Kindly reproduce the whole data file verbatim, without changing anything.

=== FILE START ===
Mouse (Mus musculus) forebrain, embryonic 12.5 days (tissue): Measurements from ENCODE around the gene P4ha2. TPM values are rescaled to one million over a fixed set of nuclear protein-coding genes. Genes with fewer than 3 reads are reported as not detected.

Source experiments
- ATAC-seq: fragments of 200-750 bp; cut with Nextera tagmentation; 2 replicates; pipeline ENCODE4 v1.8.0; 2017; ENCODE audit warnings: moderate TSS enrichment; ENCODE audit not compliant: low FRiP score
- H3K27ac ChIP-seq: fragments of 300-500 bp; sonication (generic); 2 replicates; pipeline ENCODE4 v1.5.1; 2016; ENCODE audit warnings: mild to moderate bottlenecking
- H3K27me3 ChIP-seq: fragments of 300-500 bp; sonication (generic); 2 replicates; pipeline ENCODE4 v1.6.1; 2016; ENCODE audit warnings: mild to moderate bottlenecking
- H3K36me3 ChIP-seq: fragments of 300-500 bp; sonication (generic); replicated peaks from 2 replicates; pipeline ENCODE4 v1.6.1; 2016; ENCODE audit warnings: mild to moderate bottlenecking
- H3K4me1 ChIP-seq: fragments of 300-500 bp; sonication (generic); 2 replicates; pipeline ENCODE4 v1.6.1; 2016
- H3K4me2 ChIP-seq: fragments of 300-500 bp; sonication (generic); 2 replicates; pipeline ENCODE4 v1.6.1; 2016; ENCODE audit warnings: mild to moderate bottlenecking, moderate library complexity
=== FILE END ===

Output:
Mouse (Mus musculus) forebrain, embryonic 12.5 days (tissue): Measurements from ENCODE around the gene P4ha2. TPM values are rescaled to one million over a fixed set of nuclear protein-coding genes. Genes with fewer than 3 reads are reported as not detected.

Source experiments
- ATAC-seq: fragments of 200-750 bp; cut with Nextera tagmentation; 2 replicates; pipeline ENCODE4 v1.8.0; 2017; ENCODE audit warnings: moderate TSS enrichment; ENCODE audit not compliant: low FRiP score
- H3K27ac ChIP-seq: fragments of 300-500 bp; sonication (generic); 2 replicates; pipeline ENCODE4 v1.5.1; 2016; ENCODE audit warnings: mild to moderate bottlenecking
- H3K27me3 ChIP-seq: fragments of 300-500 bp; sonication (generic); 2 replicates; pipeline ENCODE4 v1.6.1; 2016; ENCODE audit warnings: mild to moderate bottlenecking
- H3K36me3 ChIP-seq: fragments of 300-500 bp; sonication (generic); replicated peaks from 2 replicates; pipeline ENCODE4 v1.6.1; 2016; ENCODE audit warnings: mild to moderate bottlenecking
- H3K4me1 ChIP-seq: fragments of 300-500 bp; sonication (generic); 2 replicates; pipeline ENCODE4 v1.6.1; 2016
- H3K4me2 ChIP-seq: fragments of 300-500 bp; sonication (generic); 2 replicates; pipeline ENCODE4 v1.6.1; 2016; ENCODE audit warnings: mild to moderate bottlenecking, moderate library complexity